Tuesday, 31 August 2021
Praying in Ordinary Time 2021:
94, Saint John’s Priory, Youghal
Before the day gets busy, I am taking a little time this morning for prayer, reflection and reading. Each morning in the time in the Church Calendar known as Ordinary Time, I am reflecting in these ways:
1, photographs of a church or place of worship;
2, the day’s Gospel reading;
3, a prayer from the USPG prayer diary.
My theme this week is Benedictine (including Cistercian) foundations. My photographs this morning (31 August 2021) are from the former Saint John’s Priory in Youghal, Co Cork.
Portions of the early 14th century Benedictine Priory of Saint John can be found at 56 Main Street, in the centre of Youghal. The building is now Priory Coffee Company, an award-winning café in the town centre.
This Benedictine house in the centre of Youghal was founded ca 1350, but the Benedictine presence in Youghal dated back to 1185.
A maison dieu was founded for or by the Benedictines at Youghal in 1185, with an associated leper house on a hill outside the town. A maison dieu was often served as a hospital or hostel providing overnight accommodation for pilgrims.
The Benedictine presence in Youghal was more firmly established inside the walled town by 1306, with the foundation of a structure known as Saint John’s House on Main Street. The house appears to have been a small dependent cell of the Benedictine house at Bath Abbey and operated as a hospital-cell.
Saint John’s Priory was founded in 1350, as a subordinate of the Benedictine Priory of Saint John the Baptist in Waterford (1185) and as a ‘mortuary bequest’. Saint John’s in Waterford was a double monastery that also provided hospital care and it, in turn, was a dependency of Bath Abbey in England.
Saint John’s in Youghal served as a hospital, hostel or almshouse until the Dissolution of the Monasteries at the Tudor Reformation.
Small portions of the building still survive, including the east gable with a moulded pointed arch Gothic doorway that has a carved sandstone surround and trefoil motifs to the spandrels, roll mouldings and a timber battened door with strap hinges. Other interesting architectural details include the two-bay, two-storey, gable front, the rendered chimneystacks, and a carved sandstone lancet opening with open work tracery. The original piscina and aumbrey are said to survive inside.
The passageway leading from the doorway along the southside of the building is a later addition.
It is said Oliver Cromwell made the priory in Youghal his headquarters during the winter of 1649, and that he inspected his troops every morning from the priory.
After a period of neglect, a new gable was inserted in a central position in the structure in the late 18th or early 19th century.
An architectural and archaeological assessment of the building in 2000 identified how the building is laid out in four spaces: the main retail area fronting the street on the east, a kitchen to the west of the shop, a yard beyond, and a long, narrow corridor running along the south wall through the building from east to west, bounded by a poorly built rubble stone wall on the north.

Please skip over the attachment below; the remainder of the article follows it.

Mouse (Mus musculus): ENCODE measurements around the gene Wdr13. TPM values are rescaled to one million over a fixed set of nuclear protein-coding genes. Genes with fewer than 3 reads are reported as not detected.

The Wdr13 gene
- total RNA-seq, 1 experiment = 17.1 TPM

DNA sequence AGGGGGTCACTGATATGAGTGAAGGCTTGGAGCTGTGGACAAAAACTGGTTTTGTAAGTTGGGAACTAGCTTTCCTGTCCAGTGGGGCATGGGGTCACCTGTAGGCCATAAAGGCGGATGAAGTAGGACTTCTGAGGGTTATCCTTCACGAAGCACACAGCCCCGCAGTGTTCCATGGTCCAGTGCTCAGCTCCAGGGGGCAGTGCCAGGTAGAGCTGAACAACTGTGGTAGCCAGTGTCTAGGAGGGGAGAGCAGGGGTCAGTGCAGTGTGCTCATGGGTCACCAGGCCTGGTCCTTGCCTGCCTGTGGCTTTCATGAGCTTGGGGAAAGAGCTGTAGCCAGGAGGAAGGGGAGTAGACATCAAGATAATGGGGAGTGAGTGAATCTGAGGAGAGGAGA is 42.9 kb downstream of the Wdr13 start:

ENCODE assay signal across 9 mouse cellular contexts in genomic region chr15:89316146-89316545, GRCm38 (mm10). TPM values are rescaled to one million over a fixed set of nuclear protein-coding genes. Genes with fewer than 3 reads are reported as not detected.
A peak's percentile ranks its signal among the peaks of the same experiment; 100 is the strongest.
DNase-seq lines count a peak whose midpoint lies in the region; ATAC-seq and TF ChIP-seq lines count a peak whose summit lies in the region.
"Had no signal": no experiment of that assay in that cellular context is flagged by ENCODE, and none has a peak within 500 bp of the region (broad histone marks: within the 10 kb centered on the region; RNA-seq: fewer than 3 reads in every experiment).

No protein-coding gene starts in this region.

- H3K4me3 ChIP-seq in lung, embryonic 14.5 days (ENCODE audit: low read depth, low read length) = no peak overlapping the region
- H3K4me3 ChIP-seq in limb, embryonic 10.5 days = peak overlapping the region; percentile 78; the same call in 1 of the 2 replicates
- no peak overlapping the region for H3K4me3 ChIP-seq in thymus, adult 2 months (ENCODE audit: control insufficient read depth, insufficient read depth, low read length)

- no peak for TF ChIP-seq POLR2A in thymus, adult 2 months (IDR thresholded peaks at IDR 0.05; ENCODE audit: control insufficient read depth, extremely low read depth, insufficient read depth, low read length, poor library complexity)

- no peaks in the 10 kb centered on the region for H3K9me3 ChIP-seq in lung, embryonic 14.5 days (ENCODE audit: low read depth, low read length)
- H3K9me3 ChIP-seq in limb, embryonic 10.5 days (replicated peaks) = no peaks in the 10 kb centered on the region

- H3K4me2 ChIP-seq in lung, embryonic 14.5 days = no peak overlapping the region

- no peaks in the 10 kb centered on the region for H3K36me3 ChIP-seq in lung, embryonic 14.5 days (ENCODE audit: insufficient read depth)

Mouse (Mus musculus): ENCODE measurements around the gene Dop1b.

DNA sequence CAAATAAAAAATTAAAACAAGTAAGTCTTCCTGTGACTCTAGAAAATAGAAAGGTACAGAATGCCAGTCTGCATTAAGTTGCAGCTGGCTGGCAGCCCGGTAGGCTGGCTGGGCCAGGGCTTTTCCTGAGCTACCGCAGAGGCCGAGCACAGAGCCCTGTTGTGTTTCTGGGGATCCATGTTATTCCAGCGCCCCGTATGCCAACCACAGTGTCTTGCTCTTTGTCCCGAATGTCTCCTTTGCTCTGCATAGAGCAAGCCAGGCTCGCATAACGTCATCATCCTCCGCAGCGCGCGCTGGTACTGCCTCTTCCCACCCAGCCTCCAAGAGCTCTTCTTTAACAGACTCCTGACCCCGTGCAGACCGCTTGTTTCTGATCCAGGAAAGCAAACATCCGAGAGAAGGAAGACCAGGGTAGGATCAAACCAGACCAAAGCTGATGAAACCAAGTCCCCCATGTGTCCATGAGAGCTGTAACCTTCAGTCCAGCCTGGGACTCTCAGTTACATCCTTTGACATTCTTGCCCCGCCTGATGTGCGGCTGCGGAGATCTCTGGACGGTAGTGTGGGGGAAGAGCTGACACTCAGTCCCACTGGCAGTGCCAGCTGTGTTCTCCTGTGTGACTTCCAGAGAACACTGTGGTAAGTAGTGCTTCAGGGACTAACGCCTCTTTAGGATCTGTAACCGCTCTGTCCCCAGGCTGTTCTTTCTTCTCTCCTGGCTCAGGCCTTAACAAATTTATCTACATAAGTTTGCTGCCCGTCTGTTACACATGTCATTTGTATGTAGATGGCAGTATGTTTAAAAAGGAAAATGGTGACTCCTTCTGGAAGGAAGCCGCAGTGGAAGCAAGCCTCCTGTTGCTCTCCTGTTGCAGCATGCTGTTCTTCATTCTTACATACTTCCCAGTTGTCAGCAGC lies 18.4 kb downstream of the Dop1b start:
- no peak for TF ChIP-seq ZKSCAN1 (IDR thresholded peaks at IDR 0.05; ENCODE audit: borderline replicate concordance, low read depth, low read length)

All the spaces are confined within a single rectangular structure. The building was found to have four main phases of construction. The main core is of mediaeval date, and the lower courses of the north and west walls of the mediaeval building were found.
The Magazine was an urban tower house at the front of the property now at 54 North Main Street. It was built within the precinct of Saint John’s Priory, and archaeological studies show uncovered the foundations of an earlier tower and a late mediaeval fireplace.
This building too was supposedly occupied by Cromwell’s army during the winter of 1649-1650.
The Magazine was demolished in 1835 as part of reconstruction works and the realignment of the Main Street.
The former priory has gone through many changes over the years and is now home to the Priory Coffee Company – and, yes, Eggs Benedict are on the menu.
Luke 4: 31-37 (NRSVA):
31 He went down to Capernaum, a city in Galilee, and was teaching them on the sabbath. 32 They were astounded at his teaching, because he spoke with authority. 33 In the synagogue there was a man who had the spirit of an unclean demon, and he cried out with a loud voice, 34 ‘Let us alone! What have you to do with us, Jesus of Nazareth? Have you come to destroy us? I know who you are, the Holy One of God.’ 35 But Jesus rebuked him, saying, ‘Be silent, and come out of him!’ When the demon had thrown him down before them, he came out of him without having done him any harm. 36 They were all amazed and kept saying to one another, ‘What kind of utterance is this? For with authority and power he commands the unclean spirits, and out they come!’ 37 And a report about him began to reach every place in the region.
The Prayer in the USPG Prayer Diary today (31 August 2021) invites us to pray:
We pray for the Lusophone Network, which represents and connects Portuguese-speaking members of the Anglican Communion. The network comprises 350,000 Portuguese-speaking Anglicans and Episcopalians across countries including Brazil, Portugal, Mozambique and Angola.
Scripture quotations are from the New Revised Standard Version Bible: Anglicised Edition copyright © 1989, 1995, National Council of the Churches of Christ in the United States of America. Used by permission. All rights reserved worldwide. http://nrsvbibles.org